# Determinant of matrix relations

So I'm asked to proof for any matrix that complies with one of the following rules, the determinant of that matrix is $$0$$.

• Two columns of a matrix A are the same
• A row of a matrix A is a scalar multiple of another row of matrix A
• The sum of two rows of a matrix A equals a third row of the matrix A

I've been able to prove these rules for both $$2\times2$$ and a $$3 \times 3$$ matrices (only $$3 \times 3$$ in case of the last one), but I'm now questioning how I can extend this to be proven for any $$n \times n$$ matrix. Is the best option I have here induction or is there an other way to elegantly prove this.

• What definition do you have for the determinant of a matrix? Jun 3, 2020 at 14:51
• Have you already proven that if the determinant of a matrix is non-zero, then that matrix has an inverse? Jun 3, 2020 at 14:52
• @Gribouillis, the definition of a matrix here is: $$\begin{pmatrix} a_{11} & a_{12} & ... a_{1n} \\ a_{21} & a_{22} & ... a_{2n} \\ ... & ... & ... ... \\ a_{m1} & a_{m2} & ... a_{mn} \\\end{pmatrix}$$ Jun 3, 2020 at 14:57
• @Omnomnomnom yes I have proven that already Jun 3, 2020 at 14:59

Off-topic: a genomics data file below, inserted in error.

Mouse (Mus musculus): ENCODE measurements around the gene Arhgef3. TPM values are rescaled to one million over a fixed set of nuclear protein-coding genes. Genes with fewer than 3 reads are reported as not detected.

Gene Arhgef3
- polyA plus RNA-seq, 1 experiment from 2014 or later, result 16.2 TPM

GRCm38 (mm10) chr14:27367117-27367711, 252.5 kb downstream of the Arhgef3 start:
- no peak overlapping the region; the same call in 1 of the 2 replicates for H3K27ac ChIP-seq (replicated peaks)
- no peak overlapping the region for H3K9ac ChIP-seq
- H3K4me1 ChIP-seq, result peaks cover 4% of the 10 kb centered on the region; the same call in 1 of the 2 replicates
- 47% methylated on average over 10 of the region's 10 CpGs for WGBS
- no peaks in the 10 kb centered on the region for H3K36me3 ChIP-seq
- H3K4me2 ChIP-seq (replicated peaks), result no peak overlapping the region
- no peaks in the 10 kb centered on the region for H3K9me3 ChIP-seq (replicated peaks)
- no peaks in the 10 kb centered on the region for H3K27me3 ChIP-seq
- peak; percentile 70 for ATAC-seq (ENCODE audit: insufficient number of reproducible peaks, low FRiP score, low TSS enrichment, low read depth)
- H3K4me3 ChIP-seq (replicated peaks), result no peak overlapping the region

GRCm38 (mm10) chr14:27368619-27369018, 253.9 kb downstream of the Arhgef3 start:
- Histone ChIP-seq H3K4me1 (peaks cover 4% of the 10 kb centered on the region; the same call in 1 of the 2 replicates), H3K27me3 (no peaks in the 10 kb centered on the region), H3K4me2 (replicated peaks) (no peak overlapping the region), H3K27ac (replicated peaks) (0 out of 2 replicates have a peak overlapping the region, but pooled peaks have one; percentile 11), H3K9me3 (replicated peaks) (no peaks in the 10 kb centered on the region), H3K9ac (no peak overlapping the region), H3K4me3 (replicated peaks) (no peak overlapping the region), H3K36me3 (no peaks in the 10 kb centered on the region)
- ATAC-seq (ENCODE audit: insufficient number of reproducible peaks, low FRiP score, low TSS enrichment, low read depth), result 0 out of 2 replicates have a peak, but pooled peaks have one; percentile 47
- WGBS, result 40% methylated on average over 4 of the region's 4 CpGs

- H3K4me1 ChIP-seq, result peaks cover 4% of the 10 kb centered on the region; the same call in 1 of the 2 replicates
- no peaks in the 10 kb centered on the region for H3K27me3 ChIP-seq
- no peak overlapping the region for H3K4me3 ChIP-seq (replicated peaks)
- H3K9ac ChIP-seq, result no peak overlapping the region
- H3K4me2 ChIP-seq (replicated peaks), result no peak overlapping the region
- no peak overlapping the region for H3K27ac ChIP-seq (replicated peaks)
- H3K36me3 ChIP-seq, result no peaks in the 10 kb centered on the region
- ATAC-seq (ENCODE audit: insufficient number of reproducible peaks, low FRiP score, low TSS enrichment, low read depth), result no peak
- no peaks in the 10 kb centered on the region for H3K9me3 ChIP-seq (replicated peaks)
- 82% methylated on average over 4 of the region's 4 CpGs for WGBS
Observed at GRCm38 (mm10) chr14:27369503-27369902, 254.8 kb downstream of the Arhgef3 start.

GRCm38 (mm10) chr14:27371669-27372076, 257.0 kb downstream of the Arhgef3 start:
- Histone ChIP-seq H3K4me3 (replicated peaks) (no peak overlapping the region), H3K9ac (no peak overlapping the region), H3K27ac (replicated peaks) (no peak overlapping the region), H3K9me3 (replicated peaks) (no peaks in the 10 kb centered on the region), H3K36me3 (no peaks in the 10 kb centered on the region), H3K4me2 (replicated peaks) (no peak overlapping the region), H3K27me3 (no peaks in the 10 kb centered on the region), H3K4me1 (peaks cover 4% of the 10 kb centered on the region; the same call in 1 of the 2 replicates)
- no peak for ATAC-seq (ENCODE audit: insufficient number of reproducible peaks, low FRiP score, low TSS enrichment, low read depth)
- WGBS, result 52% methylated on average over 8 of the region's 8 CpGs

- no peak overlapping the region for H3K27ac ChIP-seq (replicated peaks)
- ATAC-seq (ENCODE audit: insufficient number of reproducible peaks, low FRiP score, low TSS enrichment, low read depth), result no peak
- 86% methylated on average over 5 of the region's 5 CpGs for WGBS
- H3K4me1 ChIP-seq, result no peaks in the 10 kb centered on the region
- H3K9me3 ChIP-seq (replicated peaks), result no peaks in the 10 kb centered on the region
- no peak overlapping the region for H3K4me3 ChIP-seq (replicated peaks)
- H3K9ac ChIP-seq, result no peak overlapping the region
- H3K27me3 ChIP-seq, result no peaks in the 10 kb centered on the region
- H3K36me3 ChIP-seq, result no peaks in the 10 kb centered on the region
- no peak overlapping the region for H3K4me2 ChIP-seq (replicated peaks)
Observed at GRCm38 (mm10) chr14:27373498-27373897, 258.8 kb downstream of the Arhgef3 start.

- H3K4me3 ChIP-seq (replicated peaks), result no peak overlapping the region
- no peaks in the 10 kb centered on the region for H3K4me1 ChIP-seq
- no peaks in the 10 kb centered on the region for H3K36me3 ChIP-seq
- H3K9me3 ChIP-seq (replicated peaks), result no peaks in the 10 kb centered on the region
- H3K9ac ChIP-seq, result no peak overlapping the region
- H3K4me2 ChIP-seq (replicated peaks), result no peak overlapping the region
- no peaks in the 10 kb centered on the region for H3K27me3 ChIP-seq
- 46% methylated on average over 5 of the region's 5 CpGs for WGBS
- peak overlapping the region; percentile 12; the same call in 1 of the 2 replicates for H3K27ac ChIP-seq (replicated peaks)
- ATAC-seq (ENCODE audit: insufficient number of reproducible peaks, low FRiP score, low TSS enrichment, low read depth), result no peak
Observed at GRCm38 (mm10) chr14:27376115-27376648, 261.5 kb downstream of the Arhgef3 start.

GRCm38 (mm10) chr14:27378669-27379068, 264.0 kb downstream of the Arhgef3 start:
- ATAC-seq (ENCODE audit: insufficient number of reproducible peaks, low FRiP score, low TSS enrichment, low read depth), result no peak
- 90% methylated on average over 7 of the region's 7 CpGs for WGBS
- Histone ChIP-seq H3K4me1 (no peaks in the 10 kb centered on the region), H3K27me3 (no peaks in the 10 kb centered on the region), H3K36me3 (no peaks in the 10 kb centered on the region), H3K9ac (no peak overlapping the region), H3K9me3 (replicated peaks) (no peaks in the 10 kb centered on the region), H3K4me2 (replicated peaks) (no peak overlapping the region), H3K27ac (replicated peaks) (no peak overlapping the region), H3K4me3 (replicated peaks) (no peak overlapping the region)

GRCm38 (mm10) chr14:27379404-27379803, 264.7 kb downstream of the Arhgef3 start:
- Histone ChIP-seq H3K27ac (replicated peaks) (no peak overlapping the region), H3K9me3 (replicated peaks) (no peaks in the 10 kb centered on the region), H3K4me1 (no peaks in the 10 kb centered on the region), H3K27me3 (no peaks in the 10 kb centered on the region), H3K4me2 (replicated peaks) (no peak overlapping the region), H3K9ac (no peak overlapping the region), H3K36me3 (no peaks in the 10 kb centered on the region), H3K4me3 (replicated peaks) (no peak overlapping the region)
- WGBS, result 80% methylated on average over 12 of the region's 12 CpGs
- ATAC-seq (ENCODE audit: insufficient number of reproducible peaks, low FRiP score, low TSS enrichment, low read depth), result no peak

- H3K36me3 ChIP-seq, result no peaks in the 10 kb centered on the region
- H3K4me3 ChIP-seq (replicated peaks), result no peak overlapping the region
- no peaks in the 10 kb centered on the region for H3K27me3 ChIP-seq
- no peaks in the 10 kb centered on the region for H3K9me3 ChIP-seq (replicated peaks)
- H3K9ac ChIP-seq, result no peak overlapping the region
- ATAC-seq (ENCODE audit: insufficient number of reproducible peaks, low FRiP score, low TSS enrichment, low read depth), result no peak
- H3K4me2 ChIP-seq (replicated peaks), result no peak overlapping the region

I will assume that you have already proven that if the determinant of a matrix is non-zero, then that matrix has an inverse. Recall that if $$M$$ is invertible, then $$Mx = 0$$ implies that $$x = 0$$. With that, note the following:

• Two columns of $$A$$ are the same if and only if there is a non-zero column-vector $$x$$ for which $$Ax = 0$$, and $$x$$ the entries of $$x$$ are all zero except for one entry equal to $$1$$ and another equal to $$-1$$.

• One row is a scalar multiple of the other if and only if there is a non-zero column-vector $$x$$ for which $$A^Tx = 0$$ (where $$A^T$$ denotes the transpose of $$A$$), and $$x$$ has only $$2$$ non-zero entries.

• The sum of two rows is equal to a third if and only if there is a non-zero column vector $$x$$ for which $$A^Tx = 0$$, and $$x$$ has exactly $$3$$ non-zero entries, with one of those non-zero entries equal to $$1$$.

We could prove this as a consequence of the effects of elementary row-operations and column-operations on the determinant of the matrix. In particular, note that

• Switching two identical columns must change the sign of the determinant, yet the determinant must remain the same,
• Subtracting a scalar multiple of one row from the other (to produce a zero-row) does not alter the determinant,
• Subtracting one row from the other (to produce a repeated row) does not alter the determinant.